A world boxing crown will be at stake—the one stolen from Manny Pacquiao by the judges in 2012.
But this late, it’s easy to suspect that Timothy Bradley, the fruit-faced owner of the title, has been having a tough time grappling with the borrowed kingship.
This uncertainty got doubly manifested last week after Bradley, 30, announced for the first time in public that he doesn’t use the shower during the week of his fight.
In Pinoy street parlance, he goes dehin goli, he doesn’t take a bath in the week of a big bout.
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There was no sane explanation why Bradley plays the skunk while an important battle draws near.
That’s also a form of fickleness being shown by a reluctant boxing superstar?
Pacquiao, hardly amused, quipped that the stinking issue was crazy, out of this world.
Maybe Freddie Roach himself did not want to have anything to do with the bathroom problem.
Just the same, Roach sent out a strict order for a knockout win, the better to clear the (foul) air around the 8-division world title winner.
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That’s cute—but hardly cozy. Bradley had, in fact, taunted Pacquiao to dig in early for a KO, crying, “You ain’t gonna win if you don’t stop me.”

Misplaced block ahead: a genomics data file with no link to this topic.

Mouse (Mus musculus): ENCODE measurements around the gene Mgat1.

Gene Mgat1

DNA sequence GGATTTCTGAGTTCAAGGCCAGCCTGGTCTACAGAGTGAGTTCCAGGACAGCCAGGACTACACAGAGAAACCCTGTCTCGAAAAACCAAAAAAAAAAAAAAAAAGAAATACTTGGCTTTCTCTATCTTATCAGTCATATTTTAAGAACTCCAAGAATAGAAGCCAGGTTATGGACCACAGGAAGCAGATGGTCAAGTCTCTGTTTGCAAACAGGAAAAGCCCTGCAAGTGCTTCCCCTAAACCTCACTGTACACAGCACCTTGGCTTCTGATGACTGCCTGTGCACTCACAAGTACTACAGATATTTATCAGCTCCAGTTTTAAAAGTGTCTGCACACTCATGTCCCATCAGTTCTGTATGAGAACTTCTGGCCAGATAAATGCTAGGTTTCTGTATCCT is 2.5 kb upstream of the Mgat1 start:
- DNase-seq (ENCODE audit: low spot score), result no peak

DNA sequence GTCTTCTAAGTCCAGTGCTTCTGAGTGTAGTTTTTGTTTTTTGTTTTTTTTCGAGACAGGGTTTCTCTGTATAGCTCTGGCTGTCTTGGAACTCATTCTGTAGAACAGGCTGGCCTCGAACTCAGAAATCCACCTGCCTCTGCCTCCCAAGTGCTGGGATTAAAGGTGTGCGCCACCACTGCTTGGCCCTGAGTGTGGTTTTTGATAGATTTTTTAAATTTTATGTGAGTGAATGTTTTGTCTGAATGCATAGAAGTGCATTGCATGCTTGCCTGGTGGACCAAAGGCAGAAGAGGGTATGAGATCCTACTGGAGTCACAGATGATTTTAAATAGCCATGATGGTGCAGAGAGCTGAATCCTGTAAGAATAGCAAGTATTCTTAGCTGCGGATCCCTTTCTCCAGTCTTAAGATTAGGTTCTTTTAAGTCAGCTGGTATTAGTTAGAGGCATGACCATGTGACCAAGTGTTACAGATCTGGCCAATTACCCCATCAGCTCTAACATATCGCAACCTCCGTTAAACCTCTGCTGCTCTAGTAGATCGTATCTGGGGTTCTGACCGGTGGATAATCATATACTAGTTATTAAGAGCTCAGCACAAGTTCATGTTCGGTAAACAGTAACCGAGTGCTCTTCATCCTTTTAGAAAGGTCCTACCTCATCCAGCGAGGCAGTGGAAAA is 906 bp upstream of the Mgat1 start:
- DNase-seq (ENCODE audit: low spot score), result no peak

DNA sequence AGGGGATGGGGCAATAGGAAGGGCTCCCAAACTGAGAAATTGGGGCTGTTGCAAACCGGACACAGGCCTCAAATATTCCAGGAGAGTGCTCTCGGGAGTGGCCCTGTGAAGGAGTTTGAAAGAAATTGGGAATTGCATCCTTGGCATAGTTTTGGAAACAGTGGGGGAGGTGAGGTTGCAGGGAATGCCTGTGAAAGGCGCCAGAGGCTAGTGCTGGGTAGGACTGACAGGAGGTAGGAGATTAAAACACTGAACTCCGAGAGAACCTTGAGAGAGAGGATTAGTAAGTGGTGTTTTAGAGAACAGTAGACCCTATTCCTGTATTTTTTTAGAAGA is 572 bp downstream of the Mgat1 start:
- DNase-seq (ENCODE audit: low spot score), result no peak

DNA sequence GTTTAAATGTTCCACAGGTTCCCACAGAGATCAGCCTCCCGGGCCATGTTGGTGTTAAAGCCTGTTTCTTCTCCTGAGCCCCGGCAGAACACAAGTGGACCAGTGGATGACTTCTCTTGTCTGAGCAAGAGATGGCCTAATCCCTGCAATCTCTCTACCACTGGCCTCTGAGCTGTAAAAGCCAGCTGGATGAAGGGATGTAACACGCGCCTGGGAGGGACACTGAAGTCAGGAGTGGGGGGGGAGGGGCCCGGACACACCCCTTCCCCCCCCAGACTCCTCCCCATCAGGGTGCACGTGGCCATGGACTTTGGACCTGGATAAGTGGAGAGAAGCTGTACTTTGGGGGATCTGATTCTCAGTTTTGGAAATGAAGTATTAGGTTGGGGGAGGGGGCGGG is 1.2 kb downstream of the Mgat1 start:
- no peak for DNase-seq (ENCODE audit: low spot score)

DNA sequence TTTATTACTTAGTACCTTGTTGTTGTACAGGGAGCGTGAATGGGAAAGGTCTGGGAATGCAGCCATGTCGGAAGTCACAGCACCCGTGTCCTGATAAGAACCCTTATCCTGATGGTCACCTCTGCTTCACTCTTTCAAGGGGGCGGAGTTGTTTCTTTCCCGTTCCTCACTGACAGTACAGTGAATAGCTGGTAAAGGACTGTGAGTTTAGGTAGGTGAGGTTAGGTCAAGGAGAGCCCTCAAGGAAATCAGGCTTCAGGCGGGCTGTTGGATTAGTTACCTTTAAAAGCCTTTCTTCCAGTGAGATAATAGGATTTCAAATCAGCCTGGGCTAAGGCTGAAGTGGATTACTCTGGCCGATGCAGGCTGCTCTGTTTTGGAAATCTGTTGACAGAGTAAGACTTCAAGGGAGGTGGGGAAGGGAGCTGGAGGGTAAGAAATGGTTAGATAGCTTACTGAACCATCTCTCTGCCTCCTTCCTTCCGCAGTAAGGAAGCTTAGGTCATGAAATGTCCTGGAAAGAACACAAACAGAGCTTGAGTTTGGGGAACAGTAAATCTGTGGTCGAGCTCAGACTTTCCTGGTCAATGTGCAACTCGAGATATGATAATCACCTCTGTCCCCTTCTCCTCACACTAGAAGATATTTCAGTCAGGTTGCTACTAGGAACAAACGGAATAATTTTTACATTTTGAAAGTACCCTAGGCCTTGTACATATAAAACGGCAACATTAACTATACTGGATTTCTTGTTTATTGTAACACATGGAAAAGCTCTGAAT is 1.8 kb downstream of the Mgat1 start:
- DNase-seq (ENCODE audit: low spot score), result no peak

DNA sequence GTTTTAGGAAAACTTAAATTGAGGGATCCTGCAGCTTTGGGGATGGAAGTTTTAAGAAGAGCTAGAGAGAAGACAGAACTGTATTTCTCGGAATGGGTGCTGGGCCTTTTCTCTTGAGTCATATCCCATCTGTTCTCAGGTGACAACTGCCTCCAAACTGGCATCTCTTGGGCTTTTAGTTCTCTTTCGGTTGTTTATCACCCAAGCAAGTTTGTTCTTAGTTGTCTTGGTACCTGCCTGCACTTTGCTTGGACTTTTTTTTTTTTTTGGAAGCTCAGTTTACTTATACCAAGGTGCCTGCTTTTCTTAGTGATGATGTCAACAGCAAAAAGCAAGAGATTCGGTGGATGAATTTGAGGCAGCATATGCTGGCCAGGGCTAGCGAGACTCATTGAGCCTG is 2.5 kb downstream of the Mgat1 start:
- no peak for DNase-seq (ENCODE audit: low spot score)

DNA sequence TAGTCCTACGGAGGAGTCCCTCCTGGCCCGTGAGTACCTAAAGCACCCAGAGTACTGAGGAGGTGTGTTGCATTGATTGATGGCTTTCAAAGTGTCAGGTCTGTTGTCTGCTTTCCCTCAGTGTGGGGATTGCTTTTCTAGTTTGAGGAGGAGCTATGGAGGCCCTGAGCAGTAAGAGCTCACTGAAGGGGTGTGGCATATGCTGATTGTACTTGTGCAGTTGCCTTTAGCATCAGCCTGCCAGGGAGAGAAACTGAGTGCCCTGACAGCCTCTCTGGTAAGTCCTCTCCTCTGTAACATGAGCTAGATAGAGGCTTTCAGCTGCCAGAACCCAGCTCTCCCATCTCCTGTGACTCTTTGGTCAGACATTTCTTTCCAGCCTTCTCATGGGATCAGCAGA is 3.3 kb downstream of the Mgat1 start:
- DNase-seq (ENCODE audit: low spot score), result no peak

Of course, Pacquiao could win convincingly by being perfectly competent, fit and sharp!
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A knockout should at best be a second option and must be chased once it presents itself.
Why? Because it’s no secret how Pacquiao slips and tends to choke—thereby leaving himself an easy target—each time he would jump in mindless for a jackpot stoppage.
This is one fact Roach—and Pacquiao—should make sure doesn’t get shrouded by a stinking bathroom issue. Instead, Pacquiao should stick to his tested rhythm, ride on newfound defensive maturity, by breathing freely on top of the ring.
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(BLAME GAME: Burly Efren Bermejo from Nueva Ecija, an outspoken sidewalk sociologist around Poblacion in Mandaluyong City, points an accusing finger at Ronald Reagan, blaming the late United States President for all the unabated corruption and nonstop political turmoil in the Philippines.
He says all the mess would’ve been averted had Reagan not rescued and saved the Marcoses from the wrath of a cursing, clawing populace that had started to storm Malacañang in 1986.
“Kung dumanak ang dugo at nadurog ang mga walang hiya, tapos ang kaguluhan (The troubles would have ended if there was bloodbath and the shame-faced were run to the ground),” swears Bermejo.
He explains that, had Regan not interfered, the Marcoses would’ve been lynched by the raging mob, like what had happened in Romania.
“The remaining politicians would’ve been deathly scared to repeat or replay the tyranny and greed of the Marcoses,” Bermejo says.)